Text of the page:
• Deductions: Gas corporations deduct numerous prices — for transporting and processing gas, for instance — from the royalties they pay.
  • Promoting to themselves:Some gas corporations have created an internet of affiliate corporations, promoting to these associated companies at decrease prices to masks the precise gross sales quantities and subsequently scale back royalties.

EQT and McDonald Land reached a confidential settlement in August 2015, however, by then, a brand new class-action lawsuithad been filed towards EQT, alleging the corporate hadn’t ended the apply. That case, in U.S. District Courtroom in Wheeling, includes roughly eight,000 leases and 10,000 class members, courtroom data present.

“They have arrogantly disrespected the law in West Virginia,” wrote legal professionals for the gas house owners presently suing EQT. “They are intelligent, smart and knowledgeable in this industry. … Instead of preparing to comply with the law, they set about and prepared to dodge it and find and invent arguments to disobey the law.”

EQT legal professionals argue the corporate’s royalty cost strategies “are not a sham,” they usually urged that the class-action case be thrown out.

Whereas a last determination has not been issued within the case, U.S. District Decide John Preston Bailey has already ruledthat, as a matter of regulation, numerous EQT subsidiaries are the dad or mum firm’s “alter ego” and may’t be used to assist scale back royalty payments to gas house owners. The lead named plaintiff is the Kay Co., a small landowning agency named for its founder, James Kay, a well known coal government who was president of Royal Coal and Coke Co. The trial is slated to begin on Nov. 27.

Different royalty fits towards EQT, and towards different gas producers like Antero, are pending in West Virginia courts. (The lead lawyer for gas house owners within the class-action case, and in a number of different such instances, is Charleston lawyer Marvin Masters, who’s amongst a gaggle of native buyers who purchased the Charleston Gazette-Mail this yr.)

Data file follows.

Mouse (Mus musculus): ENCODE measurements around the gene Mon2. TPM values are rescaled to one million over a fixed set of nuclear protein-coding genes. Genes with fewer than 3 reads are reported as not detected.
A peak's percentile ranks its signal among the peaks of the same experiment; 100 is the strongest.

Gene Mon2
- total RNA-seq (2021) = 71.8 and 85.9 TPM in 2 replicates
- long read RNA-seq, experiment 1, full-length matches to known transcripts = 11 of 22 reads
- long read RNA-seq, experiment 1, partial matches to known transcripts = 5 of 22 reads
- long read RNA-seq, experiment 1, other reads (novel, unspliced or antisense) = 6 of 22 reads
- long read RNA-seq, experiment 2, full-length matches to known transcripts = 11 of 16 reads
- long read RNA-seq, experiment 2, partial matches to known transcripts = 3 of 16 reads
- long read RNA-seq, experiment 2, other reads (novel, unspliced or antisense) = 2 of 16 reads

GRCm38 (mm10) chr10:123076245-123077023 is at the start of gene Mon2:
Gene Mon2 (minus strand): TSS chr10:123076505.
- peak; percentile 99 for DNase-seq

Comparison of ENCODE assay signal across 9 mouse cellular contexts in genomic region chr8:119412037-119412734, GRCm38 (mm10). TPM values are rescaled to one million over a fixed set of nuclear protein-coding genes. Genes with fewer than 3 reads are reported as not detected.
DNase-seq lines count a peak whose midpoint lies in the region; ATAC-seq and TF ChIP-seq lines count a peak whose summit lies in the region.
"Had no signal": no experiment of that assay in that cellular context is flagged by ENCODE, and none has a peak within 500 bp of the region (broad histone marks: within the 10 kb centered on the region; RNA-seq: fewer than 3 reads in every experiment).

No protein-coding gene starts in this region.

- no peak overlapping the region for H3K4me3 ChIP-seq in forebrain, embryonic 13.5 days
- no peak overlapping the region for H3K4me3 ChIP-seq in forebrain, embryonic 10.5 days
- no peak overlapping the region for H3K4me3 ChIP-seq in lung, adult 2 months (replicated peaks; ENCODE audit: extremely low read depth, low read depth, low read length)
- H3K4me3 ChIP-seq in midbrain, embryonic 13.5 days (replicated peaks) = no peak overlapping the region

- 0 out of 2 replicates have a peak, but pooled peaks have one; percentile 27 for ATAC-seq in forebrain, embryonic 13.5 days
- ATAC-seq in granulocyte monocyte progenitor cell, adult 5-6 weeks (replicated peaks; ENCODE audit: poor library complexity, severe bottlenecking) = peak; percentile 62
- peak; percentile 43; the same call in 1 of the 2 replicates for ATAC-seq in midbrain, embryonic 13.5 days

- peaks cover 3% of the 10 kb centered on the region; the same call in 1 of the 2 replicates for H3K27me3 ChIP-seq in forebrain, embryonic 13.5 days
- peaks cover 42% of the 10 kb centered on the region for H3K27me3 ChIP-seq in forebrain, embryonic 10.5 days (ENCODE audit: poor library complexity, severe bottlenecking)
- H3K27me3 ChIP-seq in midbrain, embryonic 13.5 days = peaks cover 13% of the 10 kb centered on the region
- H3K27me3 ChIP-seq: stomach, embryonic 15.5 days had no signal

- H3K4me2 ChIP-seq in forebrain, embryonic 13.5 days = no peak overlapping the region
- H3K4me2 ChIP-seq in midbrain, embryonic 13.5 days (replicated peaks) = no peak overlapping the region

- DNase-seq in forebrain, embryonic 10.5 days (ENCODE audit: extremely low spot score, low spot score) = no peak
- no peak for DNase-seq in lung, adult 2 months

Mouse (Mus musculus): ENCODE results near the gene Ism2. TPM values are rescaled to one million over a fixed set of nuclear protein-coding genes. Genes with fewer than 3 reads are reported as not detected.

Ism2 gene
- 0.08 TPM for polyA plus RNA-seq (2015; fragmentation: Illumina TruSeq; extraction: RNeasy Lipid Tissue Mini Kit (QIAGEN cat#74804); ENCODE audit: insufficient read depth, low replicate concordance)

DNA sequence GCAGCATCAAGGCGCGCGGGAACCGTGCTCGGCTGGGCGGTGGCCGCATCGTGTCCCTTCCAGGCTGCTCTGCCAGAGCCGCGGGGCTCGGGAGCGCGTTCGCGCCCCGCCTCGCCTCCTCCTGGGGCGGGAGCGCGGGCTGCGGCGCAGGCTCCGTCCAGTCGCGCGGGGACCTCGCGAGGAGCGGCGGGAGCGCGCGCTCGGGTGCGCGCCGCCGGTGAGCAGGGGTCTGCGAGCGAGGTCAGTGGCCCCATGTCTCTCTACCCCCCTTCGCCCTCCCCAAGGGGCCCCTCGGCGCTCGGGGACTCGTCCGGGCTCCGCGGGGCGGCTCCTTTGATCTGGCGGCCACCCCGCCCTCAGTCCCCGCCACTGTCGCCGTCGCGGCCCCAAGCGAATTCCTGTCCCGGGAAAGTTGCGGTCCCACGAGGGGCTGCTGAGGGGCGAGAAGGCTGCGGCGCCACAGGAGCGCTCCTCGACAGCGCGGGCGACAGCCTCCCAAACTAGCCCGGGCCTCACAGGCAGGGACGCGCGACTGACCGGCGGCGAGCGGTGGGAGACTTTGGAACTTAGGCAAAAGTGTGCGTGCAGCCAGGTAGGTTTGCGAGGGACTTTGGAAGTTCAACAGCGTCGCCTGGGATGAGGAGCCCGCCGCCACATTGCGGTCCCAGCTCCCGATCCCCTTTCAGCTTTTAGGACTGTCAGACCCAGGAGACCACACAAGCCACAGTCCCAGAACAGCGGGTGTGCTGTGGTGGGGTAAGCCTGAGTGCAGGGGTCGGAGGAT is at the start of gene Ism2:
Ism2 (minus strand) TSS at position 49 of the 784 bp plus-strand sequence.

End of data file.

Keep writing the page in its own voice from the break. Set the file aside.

“Outdated Statutory Language”

Regardless of the flurry of settlements it triggered, the Tawney case didn’t finish the apply of corporations taking post-production deductions from royalty checks. EQT continued taking such deductions from a few of its leases, arguing that the 1982 regulation meant to profit landowners truly allowed the corporate to pay them much less.

That place received them sued once more, by Patrick and Katherine Leggett, house owners of natural gas reserves in Doddridge County.

In that case, the state Supreme Courtroom dominated in November 2016 that the corporate couldn’t take such deductions. However then, a brand new justice, Beth Walker, took workplace and voted to rehear the case. In a choice made controversial by investments Walker’s husband had had within the natural gas industry, the courtroom, in Might 2017, reversed itself and determined in EQT’s favor. What that meant was that, for flat-fee leases and wells drilled after 1982, post-production bills could possibly be deducted from the royalty payments.

However the Supreme Courtroom additionally urged lawmakers to think about the impacts of the ruling, with one justice urging the Legislature to rewrite “outdated statutory language” to handle “significant changes” within the gas industry.

When lawmakers got here to Charleston for his or her annual legislative session in January 2018, they heeded the courtroom’s name, taking over a invoice to overturn the second ruling within the Leggetts’ case and banning post-production deductions for gas house owners with leases since 1982.